In 1994, at the International Conference on Population and Development in Cairo, Egypt, the United States joined more than 170 countries in a commitment to tackle global poverty, economic development, and population growth by putting human rights and the empowerment of women and girls at the center of development policies. The following year, at the Fourth World Conference on Women in Beijing, China, the United States joined the global community in reaffirming its promise to advance sexual and reproductive health and rights (SRHR) as part of the women’s rights agenda. These commitments were groundbreaking.In 2015, the U.S. government officially recognized SRHR and joined the world in adopting a new development agenda, the Sustainable Development Goals.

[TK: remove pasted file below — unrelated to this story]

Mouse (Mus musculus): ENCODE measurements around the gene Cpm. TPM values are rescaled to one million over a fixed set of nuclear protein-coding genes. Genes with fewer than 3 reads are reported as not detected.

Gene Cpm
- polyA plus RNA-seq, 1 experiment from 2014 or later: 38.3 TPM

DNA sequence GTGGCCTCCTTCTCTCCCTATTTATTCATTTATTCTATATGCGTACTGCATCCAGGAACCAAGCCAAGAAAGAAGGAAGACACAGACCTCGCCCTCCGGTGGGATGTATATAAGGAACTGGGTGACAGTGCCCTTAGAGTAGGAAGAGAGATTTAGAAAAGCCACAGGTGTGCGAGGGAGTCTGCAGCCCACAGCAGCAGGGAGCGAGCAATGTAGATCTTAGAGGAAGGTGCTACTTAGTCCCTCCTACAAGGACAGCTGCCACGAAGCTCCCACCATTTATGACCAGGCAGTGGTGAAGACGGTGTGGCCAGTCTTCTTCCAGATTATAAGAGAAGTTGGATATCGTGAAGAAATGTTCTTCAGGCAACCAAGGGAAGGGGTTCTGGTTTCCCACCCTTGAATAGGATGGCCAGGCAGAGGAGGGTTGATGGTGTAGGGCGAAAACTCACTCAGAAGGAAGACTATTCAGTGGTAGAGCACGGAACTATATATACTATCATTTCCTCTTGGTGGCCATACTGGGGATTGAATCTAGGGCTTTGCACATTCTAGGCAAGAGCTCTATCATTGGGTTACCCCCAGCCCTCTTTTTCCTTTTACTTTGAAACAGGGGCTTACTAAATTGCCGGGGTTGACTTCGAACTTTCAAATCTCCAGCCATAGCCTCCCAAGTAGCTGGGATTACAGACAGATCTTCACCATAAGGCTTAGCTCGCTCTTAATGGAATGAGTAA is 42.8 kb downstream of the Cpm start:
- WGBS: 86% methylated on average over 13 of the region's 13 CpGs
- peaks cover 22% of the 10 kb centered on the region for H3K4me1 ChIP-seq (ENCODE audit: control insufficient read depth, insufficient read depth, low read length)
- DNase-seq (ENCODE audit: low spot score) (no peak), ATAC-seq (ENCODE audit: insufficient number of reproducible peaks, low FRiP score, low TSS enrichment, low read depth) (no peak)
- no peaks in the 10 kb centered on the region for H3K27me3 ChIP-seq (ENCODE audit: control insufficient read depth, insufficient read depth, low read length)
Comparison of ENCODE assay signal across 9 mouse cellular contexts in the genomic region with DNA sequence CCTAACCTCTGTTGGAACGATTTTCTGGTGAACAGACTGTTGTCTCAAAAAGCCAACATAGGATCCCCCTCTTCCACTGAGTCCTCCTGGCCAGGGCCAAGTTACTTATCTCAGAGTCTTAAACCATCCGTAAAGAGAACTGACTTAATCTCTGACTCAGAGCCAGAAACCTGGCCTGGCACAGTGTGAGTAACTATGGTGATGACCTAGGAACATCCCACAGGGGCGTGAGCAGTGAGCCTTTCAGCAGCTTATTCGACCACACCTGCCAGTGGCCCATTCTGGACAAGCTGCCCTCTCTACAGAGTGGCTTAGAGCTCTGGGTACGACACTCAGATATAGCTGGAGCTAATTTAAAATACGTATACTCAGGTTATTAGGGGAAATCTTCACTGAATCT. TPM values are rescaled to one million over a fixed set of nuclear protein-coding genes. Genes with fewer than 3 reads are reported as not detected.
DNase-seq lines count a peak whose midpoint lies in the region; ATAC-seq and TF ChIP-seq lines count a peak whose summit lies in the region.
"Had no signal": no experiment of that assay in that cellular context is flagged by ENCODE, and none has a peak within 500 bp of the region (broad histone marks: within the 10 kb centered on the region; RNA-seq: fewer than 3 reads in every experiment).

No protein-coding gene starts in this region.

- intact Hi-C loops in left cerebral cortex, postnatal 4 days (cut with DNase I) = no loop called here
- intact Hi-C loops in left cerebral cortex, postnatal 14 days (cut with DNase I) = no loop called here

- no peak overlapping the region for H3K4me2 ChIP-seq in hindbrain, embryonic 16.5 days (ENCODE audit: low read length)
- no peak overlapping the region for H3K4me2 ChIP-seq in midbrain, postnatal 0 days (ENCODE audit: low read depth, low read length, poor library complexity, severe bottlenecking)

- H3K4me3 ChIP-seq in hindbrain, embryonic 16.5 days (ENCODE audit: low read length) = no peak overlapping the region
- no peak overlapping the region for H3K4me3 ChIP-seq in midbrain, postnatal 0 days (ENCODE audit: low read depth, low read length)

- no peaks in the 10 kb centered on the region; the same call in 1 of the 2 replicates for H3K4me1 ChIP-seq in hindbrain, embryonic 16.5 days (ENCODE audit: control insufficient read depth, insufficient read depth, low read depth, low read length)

However, the U.S. government has not effectively turned these goals and principles into action through its international policies and foreign assistance. The United States’ role as a leader in SRHR is subject to politics within the executive and legislative branches of government. Ideologies and politically motivated funding restrictions threaten to undermine U.S. action and the global efforts to achieve the goals of SRHR.
Also, the United States’ response to SRHR is fractured. Instead of working together cohesively, U.S. government agencies and funding mechanisms work independently. They are governed by different policies and they are evaluated separately.
CHANGE created the SRHR Index to monitor the following U.S. government agencies and their work on SRHR.
Through the SRHR Index, CHANGE holds the U.S. government accountable by annually grading its commitments, leadership, funding levels, and actions across a spectrum of SRHR issues.
We remain objective and independent in our position as a watchdog organization. Our work is supported by private foundations and by your donations.